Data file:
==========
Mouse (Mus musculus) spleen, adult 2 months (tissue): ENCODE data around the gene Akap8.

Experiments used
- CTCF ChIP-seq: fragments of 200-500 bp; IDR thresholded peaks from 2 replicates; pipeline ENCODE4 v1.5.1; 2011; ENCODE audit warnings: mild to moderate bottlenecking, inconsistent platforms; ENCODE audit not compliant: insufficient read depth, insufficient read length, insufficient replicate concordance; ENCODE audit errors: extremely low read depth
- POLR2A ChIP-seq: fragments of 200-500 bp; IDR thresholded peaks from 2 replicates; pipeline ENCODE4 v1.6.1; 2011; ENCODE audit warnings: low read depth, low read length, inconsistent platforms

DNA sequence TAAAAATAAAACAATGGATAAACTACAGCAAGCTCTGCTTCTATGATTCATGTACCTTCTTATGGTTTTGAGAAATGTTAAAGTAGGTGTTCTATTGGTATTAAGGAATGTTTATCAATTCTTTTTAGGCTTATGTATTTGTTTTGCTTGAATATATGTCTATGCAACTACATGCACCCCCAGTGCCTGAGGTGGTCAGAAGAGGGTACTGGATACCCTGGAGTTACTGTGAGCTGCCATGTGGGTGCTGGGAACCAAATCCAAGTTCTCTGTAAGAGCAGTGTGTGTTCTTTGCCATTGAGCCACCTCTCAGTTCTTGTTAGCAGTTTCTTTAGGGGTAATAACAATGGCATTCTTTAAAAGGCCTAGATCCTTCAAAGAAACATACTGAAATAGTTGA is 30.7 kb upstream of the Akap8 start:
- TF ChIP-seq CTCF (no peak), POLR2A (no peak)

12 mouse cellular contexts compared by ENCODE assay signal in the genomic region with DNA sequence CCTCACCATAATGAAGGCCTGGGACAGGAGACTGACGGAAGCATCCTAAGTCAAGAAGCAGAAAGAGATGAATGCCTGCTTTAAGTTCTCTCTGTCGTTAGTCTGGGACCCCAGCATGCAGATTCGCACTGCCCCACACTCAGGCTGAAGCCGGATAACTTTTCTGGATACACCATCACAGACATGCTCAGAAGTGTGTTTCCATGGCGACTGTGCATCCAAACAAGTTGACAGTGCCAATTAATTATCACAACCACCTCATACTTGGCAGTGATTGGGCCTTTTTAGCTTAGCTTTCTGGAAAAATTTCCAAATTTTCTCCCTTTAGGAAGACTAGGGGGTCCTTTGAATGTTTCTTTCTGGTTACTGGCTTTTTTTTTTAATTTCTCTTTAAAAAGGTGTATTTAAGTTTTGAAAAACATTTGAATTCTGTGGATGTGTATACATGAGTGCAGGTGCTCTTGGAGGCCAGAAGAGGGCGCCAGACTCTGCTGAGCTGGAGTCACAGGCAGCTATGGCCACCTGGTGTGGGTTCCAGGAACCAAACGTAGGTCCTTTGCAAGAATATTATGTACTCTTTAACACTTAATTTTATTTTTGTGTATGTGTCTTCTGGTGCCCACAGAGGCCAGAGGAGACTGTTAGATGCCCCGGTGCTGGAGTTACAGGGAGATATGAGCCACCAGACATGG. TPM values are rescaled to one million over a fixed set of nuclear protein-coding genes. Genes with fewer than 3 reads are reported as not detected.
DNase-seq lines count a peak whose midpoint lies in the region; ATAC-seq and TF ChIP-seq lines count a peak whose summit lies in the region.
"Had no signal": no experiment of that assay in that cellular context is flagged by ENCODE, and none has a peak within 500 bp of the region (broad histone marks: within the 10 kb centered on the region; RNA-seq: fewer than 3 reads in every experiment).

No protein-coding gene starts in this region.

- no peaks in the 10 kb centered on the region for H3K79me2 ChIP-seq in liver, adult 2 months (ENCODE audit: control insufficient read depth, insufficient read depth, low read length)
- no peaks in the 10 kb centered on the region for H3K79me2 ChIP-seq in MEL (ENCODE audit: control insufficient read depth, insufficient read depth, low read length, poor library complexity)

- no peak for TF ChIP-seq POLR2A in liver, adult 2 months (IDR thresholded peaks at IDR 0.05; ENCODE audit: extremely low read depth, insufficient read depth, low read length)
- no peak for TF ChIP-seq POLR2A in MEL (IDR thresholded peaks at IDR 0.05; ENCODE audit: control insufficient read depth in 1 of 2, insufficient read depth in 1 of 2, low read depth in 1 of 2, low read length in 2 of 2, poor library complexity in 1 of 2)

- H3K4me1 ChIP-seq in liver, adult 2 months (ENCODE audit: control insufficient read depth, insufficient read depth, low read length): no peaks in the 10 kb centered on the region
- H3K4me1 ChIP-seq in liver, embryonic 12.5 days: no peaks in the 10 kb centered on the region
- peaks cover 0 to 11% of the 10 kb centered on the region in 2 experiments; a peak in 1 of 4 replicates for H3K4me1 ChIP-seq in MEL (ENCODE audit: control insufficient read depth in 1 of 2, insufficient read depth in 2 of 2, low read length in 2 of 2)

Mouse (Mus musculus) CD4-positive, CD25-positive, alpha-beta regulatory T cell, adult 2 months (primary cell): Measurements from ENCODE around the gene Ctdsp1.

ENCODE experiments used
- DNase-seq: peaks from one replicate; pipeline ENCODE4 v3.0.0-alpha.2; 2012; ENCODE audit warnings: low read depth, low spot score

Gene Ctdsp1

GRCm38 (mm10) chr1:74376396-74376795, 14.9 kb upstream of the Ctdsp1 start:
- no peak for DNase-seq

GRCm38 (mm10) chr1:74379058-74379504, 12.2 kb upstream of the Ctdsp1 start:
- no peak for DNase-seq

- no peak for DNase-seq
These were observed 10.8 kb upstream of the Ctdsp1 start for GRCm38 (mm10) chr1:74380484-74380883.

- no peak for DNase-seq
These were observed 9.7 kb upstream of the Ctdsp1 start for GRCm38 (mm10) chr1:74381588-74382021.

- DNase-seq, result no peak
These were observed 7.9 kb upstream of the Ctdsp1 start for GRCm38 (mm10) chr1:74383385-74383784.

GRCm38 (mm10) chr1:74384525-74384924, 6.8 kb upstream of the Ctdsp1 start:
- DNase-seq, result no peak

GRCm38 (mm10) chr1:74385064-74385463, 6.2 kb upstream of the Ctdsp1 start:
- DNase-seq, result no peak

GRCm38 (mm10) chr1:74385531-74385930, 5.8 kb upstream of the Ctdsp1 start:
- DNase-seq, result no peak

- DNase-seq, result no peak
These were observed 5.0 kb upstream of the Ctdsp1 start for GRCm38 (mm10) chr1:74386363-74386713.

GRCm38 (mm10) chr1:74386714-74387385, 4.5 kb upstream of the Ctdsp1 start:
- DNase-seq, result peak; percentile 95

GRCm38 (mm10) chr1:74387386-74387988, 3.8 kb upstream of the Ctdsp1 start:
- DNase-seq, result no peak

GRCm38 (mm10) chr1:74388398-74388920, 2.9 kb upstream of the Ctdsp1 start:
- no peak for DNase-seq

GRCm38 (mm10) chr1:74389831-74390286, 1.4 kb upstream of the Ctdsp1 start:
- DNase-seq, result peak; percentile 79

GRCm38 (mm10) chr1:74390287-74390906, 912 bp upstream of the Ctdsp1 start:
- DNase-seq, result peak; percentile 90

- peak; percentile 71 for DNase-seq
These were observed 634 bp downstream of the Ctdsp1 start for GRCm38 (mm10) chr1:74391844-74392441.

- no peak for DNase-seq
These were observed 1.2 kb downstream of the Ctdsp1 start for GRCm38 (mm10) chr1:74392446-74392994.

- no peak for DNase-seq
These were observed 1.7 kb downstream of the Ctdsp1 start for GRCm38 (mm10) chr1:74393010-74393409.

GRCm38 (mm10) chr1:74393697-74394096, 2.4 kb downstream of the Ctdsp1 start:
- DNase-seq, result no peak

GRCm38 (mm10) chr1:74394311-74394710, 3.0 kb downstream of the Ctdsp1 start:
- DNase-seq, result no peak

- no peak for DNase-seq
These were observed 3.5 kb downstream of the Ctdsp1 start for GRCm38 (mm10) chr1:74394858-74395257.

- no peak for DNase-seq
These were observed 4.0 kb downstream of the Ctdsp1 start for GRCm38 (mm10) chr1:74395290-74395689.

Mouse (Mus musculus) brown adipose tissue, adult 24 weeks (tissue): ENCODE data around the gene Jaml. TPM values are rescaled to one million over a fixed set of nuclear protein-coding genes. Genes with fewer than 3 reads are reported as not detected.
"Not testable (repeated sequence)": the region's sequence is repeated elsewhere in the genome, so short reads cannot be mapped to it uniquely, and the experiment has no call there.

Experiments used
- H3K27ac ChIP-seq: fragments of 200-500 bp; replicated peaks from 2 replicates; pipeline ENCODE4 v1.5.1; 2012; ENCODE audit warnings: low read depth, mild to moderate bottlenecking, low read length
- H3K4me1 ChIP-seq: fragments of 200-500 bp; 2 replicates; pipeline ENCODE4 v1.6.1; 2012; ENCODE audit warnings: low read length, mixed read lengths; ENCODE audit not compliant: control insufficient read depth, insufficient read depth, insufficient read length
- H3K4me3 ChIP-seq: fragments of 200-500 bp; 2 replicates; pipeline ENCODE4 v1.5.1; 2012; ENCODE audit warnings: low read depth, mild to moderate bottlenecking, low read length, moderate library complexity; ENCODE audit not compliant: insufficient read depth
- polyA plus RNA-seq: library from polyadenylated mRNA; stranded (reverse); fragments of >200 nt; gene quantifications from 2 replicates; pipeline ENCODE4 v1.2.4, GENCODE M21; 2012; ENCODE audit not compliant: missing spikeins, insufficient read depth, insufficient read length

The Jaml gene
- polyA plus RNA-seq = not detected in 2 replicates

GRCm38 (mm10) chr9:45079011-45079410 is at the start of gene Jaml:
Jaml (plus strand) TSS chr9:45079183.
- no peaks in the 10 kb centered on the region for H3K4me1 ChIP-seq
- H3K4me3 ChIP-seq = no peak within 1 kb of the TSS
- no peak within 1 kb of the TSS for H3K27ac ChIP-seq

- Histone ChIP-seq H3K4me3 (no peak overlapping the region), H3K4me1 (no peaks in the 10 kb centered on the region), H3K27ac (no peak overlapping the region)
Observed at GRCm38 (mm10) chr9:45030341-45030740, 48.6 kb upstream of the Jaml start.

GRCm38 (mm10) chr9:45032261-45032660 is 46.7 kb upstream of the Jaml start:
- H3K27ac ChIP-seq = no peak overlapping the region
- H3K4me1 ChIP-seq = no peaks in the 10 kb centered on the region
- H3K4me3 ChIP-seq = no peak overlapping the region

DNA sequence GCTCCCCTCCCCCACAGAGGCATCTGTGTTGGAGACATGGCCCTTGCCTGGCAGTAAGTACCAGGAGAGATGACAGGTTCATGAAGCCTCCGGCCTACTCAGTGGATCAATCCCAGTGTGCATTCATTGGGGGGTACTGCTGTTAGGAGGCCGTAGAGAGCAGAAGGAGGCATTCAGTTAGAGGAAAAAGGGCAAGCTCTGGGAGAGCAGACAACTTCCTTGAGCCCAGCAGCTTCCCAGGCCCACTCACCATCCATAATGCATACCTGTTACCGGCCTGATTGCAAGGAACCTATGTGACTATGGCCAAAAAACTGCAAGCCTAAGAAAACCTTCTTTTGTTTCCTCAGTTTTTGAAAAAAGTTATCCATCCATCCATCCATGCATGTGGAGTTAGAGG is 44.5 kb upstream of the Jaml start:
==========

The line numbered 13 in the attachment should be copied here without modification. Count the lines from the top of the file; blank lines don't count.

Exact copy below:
- no peak for TF ChIP-seq POLR2A in liver, adult 2 months (IDR thresholded peaks at IDR 0.05; ENCODE audit: extremely low read depth, insufficient read depth, low read length)